Both sexes have permanent horn cores which are covered by a layer of skin with specialized hairs. About the end of October, the old horn sheath becomes detached and is shed, revealing the newly developing horn sheath, which continues to grow until early July. That of the males at 25 cm is about twice as long as the females.

Their range is mainly the treeless, grassland areas of western half of North America, from the Canadian Prairie provinces south into northern Mexico. To most readily see them in Alberta, travel to the SW part of the province. In summer, they are frequently seen along the Trans-Canada highway between Brooks and Medicine Hat.
from Weaselhead.org

CeltickRanger, eqshannon, drchoneydew, maurydv has marked this note useful
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Critiques [Translate]

  • Great 
  • foozi Gold Star Critiquer/Gold Note Writer [C: 2791 W: 0 N: 6696] (25839)
  • [2012-02-02 3:33]

Hello Rick
this shot is very genuine in its surroundings and subject itself.
Nice colors and specia posing.


Hello Rick

Beautiful portrait of this Pronghorn, you shoot
the photo at the best pose time, fine POV,
excellent focus sharpness and details, TFS


Hi Rick
great pose!
could it be that he is just marking his territory with his glands? The grass looks a bit fine for scratching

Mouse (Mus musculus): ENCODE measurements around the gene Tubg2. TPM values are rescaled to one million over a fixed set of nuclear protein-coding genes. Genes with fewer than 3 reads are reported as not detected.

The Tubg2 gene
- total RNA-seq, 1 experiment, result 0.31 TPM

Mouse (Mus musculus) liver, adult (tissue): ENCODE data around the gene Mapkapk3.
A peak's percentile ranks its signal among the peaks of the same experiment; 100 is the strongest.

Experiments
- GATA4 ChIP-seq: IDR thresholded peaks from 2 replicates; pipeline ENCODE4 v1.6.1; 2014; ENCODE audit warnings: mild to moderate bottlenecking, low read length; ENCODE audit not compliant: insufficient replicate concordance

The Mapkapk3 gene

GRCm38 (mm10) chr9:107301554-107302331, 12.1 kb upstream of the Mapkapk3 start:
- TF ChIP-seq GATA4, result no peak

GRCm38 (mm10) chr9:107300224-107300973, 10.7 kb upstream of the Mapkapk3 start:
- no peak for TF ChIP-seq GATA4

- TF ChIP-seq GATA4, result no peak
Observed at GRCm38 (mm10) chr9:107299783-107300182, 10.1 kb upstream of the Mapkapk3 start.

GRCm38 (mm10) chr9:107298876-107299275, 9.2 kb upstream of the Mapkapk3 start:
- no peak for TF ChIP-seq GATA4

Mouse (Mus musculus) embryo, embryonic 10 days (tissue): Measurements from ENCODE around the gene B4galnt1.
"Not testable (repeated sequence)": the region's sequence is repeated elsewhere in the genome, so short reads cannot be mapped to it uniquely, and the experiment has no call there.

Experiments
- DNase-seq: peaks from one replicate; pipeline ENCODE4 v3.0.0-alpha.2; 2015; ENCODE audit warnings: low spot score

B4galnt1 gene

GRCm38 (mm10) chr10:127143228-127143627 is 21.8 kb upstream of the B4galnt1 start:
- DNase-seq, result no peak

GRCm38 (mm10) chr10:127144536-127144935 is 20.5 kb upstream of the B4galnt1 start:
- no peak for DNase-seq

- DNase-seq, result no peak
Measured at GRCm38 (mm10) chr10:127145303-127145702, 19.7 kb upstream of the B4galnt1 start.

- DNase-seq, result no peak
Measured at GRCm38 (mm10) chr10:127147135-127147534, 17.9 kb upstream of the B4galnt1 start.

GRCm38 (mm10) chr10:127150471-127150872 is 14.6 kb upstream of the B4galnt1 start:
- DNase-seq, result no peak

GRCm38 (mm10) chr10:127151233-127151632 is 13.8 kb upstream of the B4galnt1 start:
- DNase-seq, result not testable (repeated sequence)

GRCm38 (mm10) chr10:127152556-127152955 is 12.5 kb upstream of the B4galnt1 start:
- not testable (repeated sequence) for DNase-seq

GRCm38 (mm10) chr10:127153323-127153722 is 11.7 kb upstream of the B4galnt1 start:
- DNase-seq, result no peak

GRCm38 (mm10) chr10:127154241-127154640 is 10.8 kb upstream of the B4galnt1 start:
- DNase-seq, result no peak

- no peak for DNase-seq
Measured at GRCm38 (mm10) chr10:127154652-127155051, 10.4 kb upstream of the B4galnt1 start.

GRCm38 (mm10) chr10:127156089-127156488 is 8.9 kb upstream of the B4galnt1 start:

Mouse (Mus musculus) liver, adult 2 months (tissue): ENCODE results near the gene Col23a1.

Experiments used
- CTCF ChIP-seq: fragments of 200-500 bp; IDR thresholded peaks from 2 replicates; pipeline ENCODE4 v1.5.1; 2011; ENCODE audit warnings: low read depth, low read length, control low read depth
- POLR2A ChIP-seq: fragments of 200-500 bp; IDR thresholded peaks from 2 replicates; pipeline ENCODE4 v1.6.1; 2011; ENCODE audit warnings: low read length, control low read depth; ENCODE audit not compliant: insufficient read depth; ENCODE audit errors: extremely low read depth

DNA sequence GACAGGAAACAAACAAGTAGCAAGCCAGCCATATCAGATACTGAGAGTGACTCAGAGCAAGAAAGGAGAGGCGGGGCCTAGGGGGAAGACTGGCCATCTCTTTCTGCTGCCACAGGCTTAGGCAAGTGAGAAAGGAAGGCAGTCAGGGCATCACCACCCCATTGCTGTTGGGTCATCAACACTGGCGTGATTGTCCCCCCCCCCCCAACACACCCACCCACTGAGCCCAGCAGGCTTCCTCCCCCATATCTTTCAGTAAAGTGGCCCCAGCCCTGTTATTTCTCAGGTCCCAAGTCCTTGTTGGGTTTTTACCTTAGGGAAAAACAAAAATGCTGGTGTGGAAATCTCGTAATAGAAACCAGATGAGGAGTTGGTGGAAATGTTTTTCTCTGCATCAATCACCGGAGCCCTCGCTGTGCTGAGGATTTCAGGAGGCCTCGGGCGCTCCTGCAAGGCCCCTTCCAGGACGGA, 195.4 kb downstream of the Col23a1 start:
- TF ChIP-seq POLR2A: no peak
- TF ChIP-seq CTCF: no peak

very satisfied look on his face indeed

well done

  • Great 
  • siggi Gold Star Critiquer/Gold Star Workshop Editor/Gold Note Writer [C: 3097 W: 109 N: 12399] (52850)
  • [2012-02-02 10:50]

Hello Rick.
What a great portrait ! Great sharpness and details, fantastic colors, wonderful POV, light, composition and framing. It looks so sweet, so delicate. Very well done.Best regards Siggi

These animals are so unusually cute they look cartoonish in some ways. Here in this image which I don't believe I have seen before, you transmit thee feel of the moment. There is a projected look on its face which we can all see through your apt title. Well done Mr Canadian Naturalist!

Hi Rick. You've captures this creature perfectly. It's so beautifuly groomed. He must be combing himself. LOL A good DOF here and nice shade to the background. TFS Trevor

Interesting and beautiful scene Rick! Very good composition, wonderful soft colours and impressive sharpness!

Hallo Rick,
a very beautiful scene with an interesting posture of the Pronghorn, very good sharpness and fantastic delicate colours, very well done
Best regards

great scene and moment with so good natural performance!
regards Rick